Are you planning to construct a commercial building? Read on and discover some of the findings of a geotechnical service which may have an impact on the cost of constructing that building.
Ground Water Table
The soil report usually has a section that describes the water table at the site. This information can affect project costs in several ways. For example, the contractor may have to conduct dewatering activities while digging the foundation. This has cost implications in terms of the equipment used and the labour devoted to that task. Secondly, the water table also has an impact on the kind of foundation that needs to be constructed. Special treatments to prevent water damage can inflate the construction costs.
The geotechnical report also discusses the rock structure at the site. The nature of the rocks at the location has implications on the way work will progress. For example, the presence of rocks in sheet form will require the use of rippers and excavators during foundation making. Controlled explosions may be needed to dig through boulders. Each option has its own cost implications. Having the details about the kind and depth of rocks enables the contractor to come up with an accurate quote for the foundation work.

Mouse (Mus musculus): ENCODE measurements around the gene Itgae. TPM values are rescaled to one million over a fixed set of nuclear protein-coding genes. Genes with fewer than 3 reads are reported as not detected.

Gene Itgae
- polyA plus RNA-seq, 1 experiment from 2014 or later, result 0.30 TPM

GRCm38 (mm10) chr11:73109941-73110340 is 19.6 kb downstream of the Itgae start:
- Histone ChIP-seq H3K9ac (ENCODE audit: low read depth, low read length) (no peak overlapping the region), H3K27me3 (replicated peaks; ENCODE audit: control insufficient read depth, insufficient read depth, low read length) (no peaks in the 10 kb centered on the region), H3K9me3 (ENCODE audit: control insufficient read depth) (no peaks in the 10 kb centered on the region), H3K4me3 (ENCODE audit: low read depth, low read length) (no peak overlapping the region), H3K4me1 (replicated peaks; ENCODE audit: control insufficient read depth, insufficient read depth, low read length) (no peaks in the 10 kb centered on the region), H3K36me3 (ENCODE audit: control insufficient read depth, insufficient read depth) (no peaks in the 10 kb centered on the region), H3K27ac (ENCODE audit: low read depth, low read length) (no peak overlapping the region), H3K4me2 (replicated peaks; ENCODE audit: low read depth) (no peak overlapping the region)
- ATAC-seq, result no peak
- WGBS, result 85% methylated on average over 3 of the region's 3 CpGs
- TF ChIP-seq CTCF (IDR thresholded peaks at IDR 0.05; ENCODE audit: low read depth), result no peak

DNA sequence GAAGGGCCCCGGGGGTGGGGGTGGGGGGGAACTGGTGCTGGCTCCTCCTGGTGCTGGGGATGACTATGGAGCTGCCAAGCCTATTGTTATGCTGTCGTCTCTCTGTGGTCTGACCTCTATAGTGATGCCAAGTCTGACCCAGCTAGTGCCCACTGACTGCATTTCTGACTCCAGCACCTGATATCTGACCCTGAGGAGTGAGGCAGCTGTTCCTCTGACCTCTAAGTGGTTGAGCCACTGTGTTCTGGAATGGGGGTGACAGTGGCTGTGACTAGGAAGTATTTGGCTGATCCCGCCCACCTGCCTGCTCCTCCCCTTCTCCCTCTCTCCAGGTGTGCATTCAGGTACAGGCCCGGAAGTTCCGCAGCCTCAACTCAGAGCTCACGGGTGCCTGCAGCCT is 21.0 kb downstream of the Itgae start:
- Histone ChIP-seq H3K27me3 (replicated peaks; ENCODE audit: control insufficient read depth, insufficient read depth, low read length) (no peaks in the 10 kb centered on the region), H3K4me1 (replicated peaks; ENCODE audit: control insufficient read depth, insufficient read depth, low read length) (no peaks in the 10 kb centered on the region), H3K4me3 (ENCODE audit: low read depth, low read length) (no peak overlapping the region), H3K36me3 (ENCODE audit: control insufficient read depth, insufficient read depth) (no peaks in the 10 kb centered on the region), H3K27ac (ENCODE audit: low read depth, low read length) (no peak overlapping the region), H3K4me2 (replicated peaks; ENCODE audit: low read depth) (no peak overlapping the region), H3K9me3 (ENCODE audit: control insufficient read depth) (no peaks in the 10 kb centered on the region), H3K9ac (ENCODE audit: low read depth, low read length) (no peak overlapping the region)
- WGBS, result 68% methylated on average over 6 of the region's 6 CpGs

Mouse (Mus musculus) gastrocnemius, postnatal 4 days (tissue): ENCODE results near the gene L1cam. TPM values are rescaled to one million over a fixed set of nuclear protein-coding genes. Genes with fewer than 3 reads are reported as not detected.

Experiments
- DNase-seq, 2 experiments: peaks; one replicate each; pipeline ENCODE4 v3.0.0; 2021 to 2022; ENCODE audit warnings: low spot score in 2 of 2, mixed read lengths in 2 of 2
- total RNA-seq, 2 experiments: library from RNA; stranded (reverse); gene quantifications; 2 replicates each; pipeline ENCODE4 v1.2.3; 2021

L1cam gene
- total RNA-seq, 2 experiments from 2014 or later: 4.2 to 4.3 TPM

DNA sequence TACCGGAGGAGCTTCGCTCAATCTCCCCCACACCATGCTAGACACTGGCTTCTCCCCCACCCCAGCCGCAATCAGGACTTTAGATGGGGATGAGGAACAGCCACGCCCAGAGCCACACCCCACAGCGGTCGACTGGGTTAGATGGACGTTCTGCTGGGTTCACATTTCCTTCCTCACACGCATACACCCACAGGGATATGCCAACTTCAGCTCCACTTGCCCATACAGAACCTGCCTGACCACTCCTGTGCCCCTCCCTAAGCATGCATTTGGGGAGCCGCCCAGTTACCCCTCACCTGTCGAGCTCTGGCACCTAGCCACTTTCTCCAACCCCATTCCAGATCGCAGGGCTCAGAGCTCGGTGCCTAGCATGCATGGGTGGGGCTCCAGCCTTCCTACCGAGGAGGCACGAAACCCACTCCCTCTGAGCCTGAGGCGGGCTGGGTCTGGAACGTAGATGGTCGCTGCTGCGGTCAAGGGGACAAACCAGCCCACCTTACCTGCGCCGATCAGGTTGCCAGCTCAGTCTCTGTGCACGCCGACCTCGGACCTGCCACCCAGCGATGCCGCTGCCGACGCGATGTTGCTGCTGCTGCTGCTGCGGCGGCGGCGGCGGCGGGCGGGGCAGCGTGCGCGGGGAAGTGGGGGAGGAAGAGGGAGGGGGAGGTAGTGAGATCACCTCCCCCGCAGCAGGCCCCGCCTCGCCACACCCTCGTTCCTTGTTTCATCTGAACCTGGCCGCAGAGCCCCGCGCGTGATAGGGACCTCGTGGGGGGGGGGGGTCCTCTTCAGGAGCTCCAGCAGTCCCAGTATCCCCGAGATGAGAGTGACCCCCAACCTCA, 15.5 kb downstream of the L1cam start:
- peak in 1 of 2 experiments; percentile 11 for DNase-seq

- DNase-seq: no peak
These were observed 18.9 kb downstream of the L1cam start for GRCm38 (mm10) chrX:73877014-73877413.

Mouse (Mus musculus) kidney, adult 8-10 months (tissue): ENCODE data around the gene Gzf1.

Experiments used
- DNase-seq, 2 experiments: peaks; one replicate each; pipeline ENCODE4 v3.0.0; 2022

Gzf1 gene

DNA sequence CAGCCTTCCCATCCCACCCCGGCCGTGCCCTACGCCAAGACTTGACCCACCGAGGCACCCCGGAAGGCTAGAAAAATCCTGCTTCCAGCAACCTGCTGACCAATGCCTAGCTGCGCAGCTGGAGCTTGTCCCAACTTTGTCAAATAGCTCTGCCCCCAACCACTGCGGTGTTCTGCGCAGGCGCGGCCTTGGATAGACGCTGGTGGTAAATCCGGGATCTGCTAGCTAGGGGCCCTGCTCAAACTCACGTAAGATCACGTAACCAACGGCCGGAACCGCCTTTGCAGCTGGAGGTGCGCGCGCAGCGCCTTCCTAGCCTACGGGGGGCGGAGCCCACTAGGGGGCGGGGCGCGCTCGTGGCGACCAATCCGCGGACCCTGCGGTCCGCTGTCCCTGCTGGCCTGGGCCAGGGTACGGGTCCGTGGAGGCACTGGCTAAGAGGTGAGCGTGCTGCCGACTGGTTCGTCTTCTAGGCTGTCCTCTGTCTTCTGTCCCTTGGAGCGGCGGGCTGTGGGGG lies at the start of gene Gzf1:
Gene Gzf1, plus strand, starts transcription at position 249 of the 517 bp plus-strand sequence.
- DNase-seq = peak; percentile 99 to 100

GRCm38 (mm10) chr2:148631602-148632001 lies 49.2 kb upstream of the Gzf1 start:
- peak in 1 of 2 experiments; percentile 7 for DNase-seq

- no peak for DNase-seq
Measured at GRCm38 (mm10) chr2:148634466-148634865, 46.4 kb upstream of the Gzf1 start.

The geotechnical report often gives details about the soil that is going to be removed during the excavation of the foundation. Of special concern is the chemical composition of those soils. Corrosive soils may have to be removed from the site so that they don't affect the construction materials over time. This can increase project costs because the soil has to be brought in to backfill the foundation. Conversely, non-corrosive soils can be reused as backfill material.
Sliding Friction Factor
Geotechnical reports also have a section that discusses the likelihood of the soil at the site to slide once loads are exerted upon it. When this occurs, the building can easily be swept along leading to a significant loss. The soil report, therefore, suggests what measures, such as piling, should be taken to prevent the building from being susceptible to damage when the soil slides. The slope can also be leveled to reduce the likelihood that the soil will slide. The options suggested will affect the construction budget.
Ask a technical person to explain to you the findings and recommendations made after a geotechnical survey of your proposed site. This information will help you to work with a design team to design a structure that will stand the test of time.Share